The London Bike Show
The show displayed everything from shiny bikes and expensive gadgets, to basic commuter clothing and outdoors equipment. It was wonderful to see so many new ideas from independent organisations breaking through onto the scene.
My pick of pretty things
My personal favourite item of clothing had to be the dainty “Bow-Peep” finger-less gloves on the Ana Nichoola stall, complete with bows and an array of colours. It’s great to see people making a stand about the lack of good-looking women’s clothing. It seems to me these days that I can either look like a racing whippet in lycra, or a postman in baggies.
Businesses like Ana Nichoola are trying their hardest to cover the market of people who want their own style, but with the comfort of technical cycling clothing. The gloves are a good example of this; an item that looks casual, but in fact has well-thought our form and function.
As the day drew to an end, the crowds thinned due to torrential snow and threats of delayed trains, however, the CTC team soldiered on right through to the evening’s races. This included the usual male and female elite Nocturne races and criteriums, but with the added fun of a penny farthing and folding bike race.
The folding bike race was dominated by Bromptons with over 50 entrants in the 2-heat races. As with Brompton Championships, entrants were expected to wear office attire, such as shirt, tie and non-lycra bottoms, and dash for the finish lines like mad-men late for work. It’s always a great spectacle and I’m surprised by the amount of handling that comes with a folding bike.
Although the final heat was also dominated by Bromptons, the winner, Keith Henderson (who also succeeded in beating suited riders to the line in 2008, 2009 and 2010) was on a Tern folding bike. Teammate, Kane Headley-Cummings, also squeezed into the top 10 on the same bike. Proof that performance is in the rider, not necessarily the bike, when it comes to speed.
The most important race of the whole weekend was, of course, the media race on Thursday. This is a little-watched race that sees the writers and publishers of cycling-related publications get together and race for pride. Two CTC representatives and I confidently rolled up to the start-line with heads full of strategies and team tactics. All of which were discarded as soon as the gun fired. The new tactic; survive! Being the only female in the group I knew I wasn’t going to win, but I didn’t want to lose either.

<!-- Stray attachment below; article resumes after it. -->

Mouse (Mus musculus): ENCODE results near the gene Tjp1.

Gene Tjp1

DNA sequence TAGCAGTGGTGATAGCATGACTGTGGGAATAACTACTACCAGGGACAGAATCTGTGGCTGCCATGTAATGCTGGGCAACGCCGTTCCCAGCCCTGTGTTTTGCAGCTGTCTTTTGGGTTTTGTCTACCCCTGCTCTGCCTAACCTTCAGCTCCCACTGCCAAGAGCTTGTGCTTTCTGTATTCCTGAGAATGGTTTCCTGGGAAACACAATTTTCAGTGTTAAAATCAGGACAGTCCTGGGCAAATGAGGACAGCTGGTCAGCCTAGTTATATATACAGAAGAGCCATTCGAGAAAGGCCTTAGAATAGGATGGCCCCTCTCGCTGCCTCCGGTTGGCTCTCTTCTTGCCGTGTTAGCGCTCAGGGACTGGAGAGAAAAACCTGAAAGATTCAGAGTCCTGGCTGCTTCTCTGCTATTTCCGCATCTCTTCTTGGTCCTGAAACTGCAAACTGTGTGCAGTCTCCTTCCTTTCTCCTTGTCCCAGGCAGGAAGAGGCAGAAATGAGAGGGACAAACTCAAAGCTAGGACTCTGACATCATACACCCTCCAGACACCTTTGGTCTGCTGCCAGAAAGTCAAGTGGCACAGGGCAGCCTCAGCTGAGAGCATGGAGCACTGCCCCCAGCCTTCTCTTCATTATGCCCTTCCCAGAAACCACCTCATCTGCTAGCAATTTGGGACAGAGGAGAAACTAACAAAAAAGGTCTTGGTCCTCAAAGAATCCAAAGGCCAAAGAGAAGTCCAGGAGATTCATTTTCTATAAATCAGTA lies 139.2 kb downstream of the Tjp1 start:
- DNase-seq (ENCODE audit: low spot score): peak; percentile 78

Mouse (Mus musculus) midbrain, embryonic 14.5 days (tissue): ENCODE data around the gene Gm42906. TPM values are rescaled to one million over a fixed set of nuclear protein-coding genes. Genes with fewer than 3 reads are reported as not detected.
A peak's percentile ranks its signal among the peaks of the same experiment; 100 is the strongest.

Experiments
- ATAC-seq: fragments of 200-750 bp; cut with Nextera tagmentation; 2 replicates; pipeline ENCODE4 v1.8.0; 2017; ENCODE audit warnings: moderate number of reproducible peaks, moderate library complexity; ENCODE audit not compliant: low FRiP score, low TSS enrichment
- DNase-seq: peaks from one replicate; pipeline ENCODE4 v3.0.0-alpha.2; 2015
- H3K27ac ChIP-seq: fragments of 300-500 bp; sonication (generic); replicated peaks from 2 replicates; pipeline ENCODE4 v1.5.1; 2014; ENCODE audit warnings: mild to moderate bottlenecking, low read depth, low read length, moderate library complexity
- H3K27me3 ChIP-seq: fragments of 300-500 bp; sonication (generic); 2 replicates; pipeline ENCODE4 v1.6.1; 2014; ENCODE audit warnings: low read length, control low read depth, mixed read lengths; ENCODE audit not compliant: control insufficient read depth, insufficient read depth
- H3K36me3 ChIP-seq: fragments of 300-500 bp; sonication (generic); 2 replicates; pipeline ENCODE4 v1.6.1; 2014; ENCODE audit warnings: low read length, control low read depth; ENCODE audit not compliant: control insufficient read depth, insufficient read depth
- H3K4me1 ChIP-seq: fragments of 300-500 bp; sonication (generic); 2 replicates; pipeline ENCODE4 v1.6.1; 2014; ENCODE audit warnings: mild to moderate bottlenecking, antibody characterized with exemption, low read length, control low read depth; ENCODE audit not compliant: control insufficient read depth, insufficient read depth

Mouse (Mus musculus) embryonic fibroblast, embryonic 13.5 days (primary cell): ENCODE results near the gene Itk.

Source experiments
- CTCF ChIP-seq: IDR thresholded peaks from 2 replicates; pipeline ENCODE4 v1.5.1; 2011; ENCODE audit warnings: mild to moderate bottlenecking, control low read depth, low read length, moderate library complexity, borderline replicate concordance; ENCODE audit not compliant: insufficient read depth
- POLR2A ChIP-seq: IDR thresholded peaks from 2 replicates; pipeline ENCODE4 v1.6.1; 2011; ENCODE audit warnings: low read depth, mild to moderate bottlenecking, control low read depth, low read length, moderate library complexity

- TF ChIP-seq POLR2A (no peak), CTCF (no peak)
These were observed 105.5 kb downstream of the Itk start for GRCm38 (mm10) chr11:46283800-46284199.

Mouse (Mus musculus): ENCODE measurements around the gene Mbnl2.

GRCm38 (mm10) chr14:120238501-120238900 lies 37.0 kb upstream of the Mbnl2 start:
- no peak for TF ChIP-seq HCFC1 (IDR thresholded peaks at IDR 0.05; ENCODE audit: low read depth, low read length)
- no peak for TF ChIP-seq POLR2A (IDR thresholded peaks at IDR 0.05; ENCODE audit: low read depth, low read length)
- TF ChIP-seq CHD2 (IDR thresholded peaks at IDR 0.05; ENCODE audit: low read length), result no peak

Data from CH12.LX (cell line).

Thankfully, Colin Murray of BBC 5Live's BeSpoke was on hand to take this position, despite being given a brand new Team Sky skin-suit made by Rapha, a £10,000 road bike and having a dedicated ex-professional race supporter on hand. Colin ambitiously squeezed onto the frontline next me (to the left in the photo) and ask me for tips.
I gave Colin Murray some cyclocross race tips; go in to the corners steady and wide, and come out of them accelerating. He nodded knowingly and swiftly sunk behind me in anticipation of the gun. Unfortunately for Colin, this advice was muddled around towards the end of the race where he came out wide and hit a barrier taking out another rider. Both were well and were both smiling afterwards.
I crossed the finish line with burning legs and lungs in a respectable 13th place, but still two laps down from the leader. CTC Training Manager, Greg Woodford (pictured in our blue CTC Merino jersey), proved he’s not just an old tourer by coming in one lap down in 7th.
But the hero for me was ex-CTC employee, Chris Jubb, who now works for the London Cycling Campaign, who rolled into 4th place despite never racing a road bike in his life.
Oh, and I should mention the winner, by 3 seconds was Andy Waterman for Privateer. I must say, it’s worth doing a race to prove how hard your body can work in 30 minutes, but group riding skills are sorely needed unless you plan on time-trialling it on your own.
And, of course the other highlight of the show was the launch of Team CTC.
As always, the CTC were on site to show the world who we are and what we do. We had great interest in membership, as well as a wealth of compliments from existing members. If you were one of them, thank you so much for coming to see us!